Data suggests number of murders reported in America rose by 4.3 percent since 2020, with vast majority of homicides committed using some type of firearm even as the tally excludes nation's two largest cities, New York and Los Angeles.

About 9,700 law enforcement agencies were not able to supply full data sets by the March 2022 deadline for Wednesday's report.
About 9,700 law enforcement agencies were not able to supply full data sets by the March 2022 deadline for Wednesday's report. (Reuters Archive)

The number of murders reported in the United States rose last year, the federal investigation agency has said, but it warned that a change in its data collection methods meant that its tally excluded the nation's two largest cities, New York and Los Angeles.

The FBI said on Wednesday its data suggested the number of murders reported in the United States rose by 4.3 percent since 2020, with the vast majority of those homicides committed using some type of firearm.

The increase follows a 29.4 percent surge in the murder rate the year before.

Although the new report shows that overall violent crime decreased by about 1 percent in 2021 and the statistics are still incomplete, experts said the bureau's findings show that violent crime remains a significant problem in America.

"Violent crime, and specifically gun crime, continues to be a huge challenge for our nation," former Houston Police Chief Art Acevedo told reporters on a call organised by the left-leaning Center for American Progress.

Justice Department officials told journalists on a Tuesday conference call ahead of the full data set's release that the transition to a new method of data collection meant that just 52 percent of US law enforcement agencies had submitted their full 12-month 2021 crime data by the bureau's March 2022 deadline.

The data does not include full reports from agencies including the New York City Police Department, the Los Angeles Police Department, the Los Angeles County Sheriff's Office, the San Francisco Police Department and Arizona's Phoenix Police Department.

READ MORE: Guns are now leading cause of death for US children

Republicans blame Biden administration

The increase, and the incomplete data, have already drawn some criticism as Republicans increasingly focus their campaign messaging on concerns about crime ahead of the November 8 midterm elections, when they are favoured to win back control of at least one chamber of Congress from President Joe Biden's Democrats.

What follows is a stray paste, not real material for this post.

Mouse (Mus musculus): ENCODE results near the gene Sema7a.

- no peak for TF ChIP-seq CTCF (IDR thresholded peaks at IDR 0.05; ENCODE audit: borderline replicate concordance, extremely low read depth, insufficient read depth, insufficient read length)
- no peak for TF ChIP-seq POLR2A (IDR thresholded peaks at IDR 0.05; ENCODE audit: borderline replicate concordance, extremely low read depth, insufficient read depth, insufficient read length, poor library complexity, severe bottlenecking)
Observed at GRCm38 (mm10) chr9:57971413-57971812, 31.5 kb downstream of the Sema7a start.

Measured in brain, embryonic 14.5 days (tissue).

"Violent crime has surged in this country under the Biden administration," Republican US Representative Michael Burgess of Texas said in a statement, adding that the new data is "very concerning."

A Reuters news agency/Ipsos poll published on Wednesday showed that registered voters, including the key demographic group of suburban women, believe Republicans are better suited to addressing crime than Democrats.

This marks the first time the FBI and the Justice Department's Bureau of Justice Statistics have fully transitioned to a more detailed crime-reporting system, known as the National Incident-Based Reporting System.

About 9,700 law enforcement agencies were not able to supply full data sets by the March 2022 deadline for Wednesday's report.

READ MORE: Visa, Mastercard, AmEx to begin categorising sales at US gun stores

READ MORE:US accounted for 73 percent of global mass shootings

Gun violence

Department officials said they were able to generate state-level estimates for about 40 of the 50 states, which covers about 65 percent of the US population.

Justice Department and FBI officials told reporters on Tuesday that the new methodology for crime data collection will include many new details on crimes that previously went unreported.

These include data for drug offences, human trafficking numbers, bribery, counterfeiting, and more detail on things such as simple assault and intimidation offences.

"Even though it's incomplete data and we cannot draw any conclusions about national trends, we have to respond to the concerns that people have about crime and violence," said Insha Rahman, vice president of advocacy for the Vera Institute.

She added that the report only underscores the need for evidence-based solutions to reduce gun violence and make communities safer.

READ MORE: Study: Higher homicide risk at US homes with handguns

Source: Reuters